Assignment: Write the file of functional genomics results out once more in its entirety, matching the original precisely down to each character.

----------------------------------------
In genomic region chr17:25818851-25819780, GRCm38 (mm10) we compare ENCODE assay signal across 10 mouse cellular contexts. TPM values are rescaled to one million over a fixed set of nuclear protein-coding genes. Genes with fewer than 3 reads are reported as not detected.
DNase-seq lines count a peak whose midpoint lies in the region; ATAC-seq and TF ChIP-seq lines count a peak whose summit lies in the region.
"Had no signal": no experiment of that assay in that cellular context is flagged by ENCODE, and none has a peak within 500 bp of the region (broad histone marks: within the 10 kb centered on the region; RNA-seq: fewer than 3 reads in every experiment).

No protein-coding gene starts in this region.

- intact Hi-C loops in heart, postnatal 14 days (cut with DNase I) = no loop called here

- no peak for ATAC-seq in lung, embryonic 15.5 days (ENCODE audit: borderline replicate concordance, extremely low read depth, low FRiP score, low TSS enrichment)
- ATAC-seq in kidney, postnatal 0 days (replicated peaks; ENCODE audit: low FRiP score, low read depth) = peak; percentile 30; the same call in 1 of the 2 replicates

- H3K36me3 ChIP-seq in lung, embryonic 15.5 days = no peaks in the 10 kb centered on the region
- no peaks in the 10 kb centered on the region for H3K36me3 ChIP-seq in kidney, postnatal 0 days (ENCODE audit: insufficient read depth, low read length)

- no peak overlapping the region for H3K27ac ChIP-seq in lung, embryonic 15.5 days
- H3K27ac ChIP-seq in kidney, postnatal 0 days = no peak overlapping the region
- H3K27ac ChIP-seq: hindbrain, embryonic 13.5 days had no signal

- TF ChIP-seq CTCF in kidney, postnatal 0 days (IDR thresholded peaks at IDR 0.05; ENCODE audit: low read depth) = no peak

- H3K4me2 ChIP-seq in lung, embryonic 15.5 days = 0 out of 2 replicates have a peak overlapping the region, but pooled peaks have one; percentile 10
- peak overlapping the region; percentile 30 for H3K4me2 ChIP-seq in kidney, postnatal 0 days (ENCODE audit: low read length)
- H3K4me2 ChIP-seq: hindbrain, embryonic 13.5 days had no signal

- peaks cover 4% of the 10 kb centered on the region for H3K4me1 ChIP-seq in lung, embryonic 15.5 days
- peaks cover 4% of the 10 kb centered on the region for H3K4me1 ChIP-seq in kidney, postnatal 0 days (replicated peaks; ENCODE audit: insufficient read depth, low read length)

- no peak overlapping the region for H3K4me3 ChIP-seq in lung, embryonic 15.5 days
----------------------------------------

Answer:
In genomic region chr17:25818851-25819780, GRCm38 (mm10) we compare ENCODE assay signal across 10 mouse cellular contexts. TPM values are rescaled to one million over a fixed set of nuclear protein-coding genes. Genes with fewer than 3 reads are reported as not detected.
DNase-seq lines count a peak whose midpoint lies in the region; ATAC-seq and TF ChIP-seq lines count a peak whose summit lies in the region.
"Had no signal": no experiment of that assay in that cellular context is flagged by ENCODE, and none has a peak within 500 bp of the region (broad histone marks: within the 10 kb centered on the region; RNA-seq: fewer than 3 reads in every experiment).

No protein-coding gene starts in this region.

- intact Hi-C loops in heart, postnatal 14 days (cut with DNase I) = no loop called here

- no peak for ATAC-seq in lung, embryonic 15.5 days (ENCODE audit: borderline replicate concordance, extremely low read depth, low FRiP score, low TSS enrichment)
- ATAC-seq in kidney, postnatal 0 days (replicated peaks; ENCODE audit: low FRiP score, low read depth) = peak; percentile 30; the same call in 1 of the 2 replicates

- H3K36me3 ChIP-seq in lung, embryonic 15.5 days = no peaks in the 10 kb centered on the region
- no peaks in the 10 kb centered on the region for H3K36me3 ChIP-seq in kidney, postnatal 0 days (ENCODE audit: insufficient read depth, low read length)

- no peak overlapping the region for H3K27ac ChIP-seq in lung, embryonic 15.5 days
- H3K27ac ChIP-seq in kidney, postnatal 0 days = no peak overlapping the region
- H3K27ac ChIP-seq: hindbrain, embryonic 13.5 days had no signal

- TF ChIP-seq CTCF in kidney, postnatal 0 days (IDR thresholded peaks at IDR 0.05; ENCODE audit: low read depth) = no peak

- H3K4me2 ChIP-seq in lung, embryonic 15.5 days = 0 out of 2 replicates have a peak overlapping the region, but pooled peaks have one; percentile 10
- peak overlapping the region; percentile 30 for H3K4me2 ChIP-seq in kidney, postnatal 0 days (ENCODE audit: low read length)
- H3K4me2 ChIP-seq: hindbrain, embryonic 13.5 days had no signal

- peaks cover 4% of the 10 kb centered on the region for H3K4me1 ChIP-seq in lung, embryonic 15.5 days
- peaks cover 4% of the 10 kb centered on the region for H3K4me1 ChIP-seq in kidney, postnatal 0 days (replicated peaks; ENCODE audit: insufficient read depth, low read length)

- no peak overlapping the region for H3K4me3 ChIP-seq in lung, embryonic 15.5 days